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The “inconvenient truth” about fossil fuels


What progressives often forget about oil and gas, says Allysia Finley in The Wall Street Journal, is that they’re not just used to fuel cars and heat homes – they’re also “critical” for a vast array of everyday products. One of the most ubiquitous is polyethylene – the “most common plastic in use today”, found in everything from shopping bags to water bottles to catheters. Another is polypropylene, which is used in iPhone cases, fitness kit, female sanitary products, food containers, face masks and much else besides. “Drive an electric car or ride a bike?” Just remember that the tarmac you travel on is made from bitumen, a semi-solid form of petroleum.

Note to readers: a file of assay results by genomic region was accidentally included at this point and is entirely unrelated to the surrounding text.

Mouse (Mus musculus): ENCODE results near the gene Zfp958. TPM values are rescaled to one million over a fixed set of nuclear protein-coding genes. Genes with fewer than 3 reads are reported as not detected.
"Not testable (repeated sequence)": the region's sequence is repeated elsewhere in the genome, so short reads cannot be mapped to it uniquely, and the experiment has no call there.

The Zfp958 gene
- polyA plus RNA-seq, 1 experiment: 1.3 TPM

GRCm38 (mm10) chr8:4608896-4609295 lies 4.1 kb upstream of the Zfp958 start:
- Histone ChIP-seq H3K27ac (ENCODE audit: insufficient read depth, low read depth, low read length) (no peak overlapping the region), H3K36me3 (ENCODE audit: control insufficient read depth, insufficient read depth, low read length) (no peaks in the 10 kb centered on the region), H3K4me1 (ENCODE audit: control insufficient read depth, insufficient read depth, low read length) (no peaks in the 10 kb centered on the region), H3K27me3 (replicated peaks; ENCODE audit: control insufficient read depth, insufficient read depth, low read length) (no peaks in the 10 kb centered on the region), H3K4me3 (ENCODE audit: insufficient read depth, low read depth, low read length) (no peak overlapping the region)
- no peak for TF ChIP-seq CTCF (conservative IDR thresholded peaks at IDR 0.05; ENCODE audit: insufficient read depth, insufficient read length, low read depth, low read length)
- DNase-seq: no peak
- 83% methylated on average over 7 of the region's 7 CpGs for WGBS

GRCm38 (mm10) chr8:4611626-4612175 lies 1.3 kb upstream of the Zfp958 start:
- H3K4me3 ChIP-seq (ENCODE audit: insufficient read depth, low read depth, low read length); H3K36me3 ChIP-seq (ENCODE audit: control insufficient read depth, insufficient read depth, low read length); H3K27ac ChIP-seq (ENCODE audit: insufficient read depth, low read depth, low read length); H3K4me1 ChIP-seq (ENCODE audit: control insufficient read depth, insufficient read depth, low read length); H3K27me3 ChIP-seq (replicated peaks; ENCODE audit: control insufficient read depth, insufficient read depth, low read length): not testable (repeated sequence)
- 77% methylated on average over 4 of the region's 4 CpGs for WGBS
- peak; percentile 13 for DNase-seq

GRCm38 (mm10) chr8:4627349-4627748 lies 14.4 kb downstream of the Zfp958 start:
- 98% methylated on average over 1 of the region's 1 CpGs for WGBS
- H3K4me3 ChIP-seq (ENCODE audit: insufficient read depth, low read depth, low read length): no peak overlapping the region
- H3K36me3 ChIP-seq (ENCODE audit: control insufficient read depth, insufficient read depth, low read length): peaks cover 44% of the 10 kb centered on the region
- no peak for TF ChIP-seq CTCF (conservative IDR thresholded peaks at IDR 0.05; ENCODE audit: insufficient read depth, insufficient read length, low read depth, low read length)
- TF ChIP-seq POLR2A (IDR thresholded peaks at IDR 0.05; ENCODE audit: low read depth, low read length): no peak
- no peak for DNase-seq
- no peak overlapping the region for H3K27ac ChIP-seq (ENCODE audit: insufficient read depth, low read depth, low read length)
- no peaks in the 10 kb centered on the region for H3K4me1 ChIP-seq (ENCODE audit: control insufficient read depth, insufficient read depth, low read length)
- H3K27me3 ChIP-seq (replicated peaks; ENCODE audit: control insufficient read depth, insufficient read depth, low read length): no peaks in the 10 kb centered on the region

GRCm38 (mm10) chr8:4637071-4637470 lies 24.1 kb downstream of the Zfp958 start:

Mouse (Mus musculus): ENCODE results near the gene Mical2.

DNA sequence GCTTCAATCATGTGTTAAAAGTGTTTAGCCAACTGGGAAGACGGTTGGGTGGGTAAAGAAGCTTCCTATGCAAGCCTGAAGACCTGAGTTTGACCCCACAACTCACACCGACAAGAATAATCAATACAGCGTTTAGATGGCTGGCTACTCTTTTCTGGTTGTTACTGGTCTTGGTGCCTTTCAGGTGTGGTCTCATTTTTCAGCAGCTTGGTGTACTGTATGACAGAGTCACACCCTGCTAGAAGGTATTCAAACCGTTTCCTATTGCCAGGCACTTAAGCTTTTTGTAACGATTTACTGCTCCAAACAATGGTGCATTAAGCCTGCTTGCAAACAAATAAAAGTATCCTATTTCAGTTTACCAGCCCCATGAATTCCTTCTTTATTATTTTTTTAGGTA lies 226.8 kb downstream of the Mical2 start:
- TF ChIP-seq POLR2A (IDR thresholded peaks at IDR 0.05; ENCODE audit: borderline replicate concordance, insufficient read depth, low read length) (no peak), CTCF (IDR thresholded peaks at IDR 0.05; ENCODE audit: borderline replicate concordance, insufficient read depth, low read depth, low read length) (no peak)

Of more immediate concern is the importance of oil and gas – the cost of which is soaring because of the Ukraine war – in food production. The price of fertiliser, which is made using natural gas, is at a record high. That’s forcing farmers to either scale back the amount of land they cultivate, or plant soybeans for animal feed rather than corn and wheat. That in turn is pushing food prices up, which could well lead to “severe” shortages in Africa. The “inconvenient truth” is that petrochemicals are “ubiquitous and indispensable”, in ways many of those calling for fossil fuel bans simply don’t understand. And finding alternatives – unlike in the energy sector – will be “next to impossible”.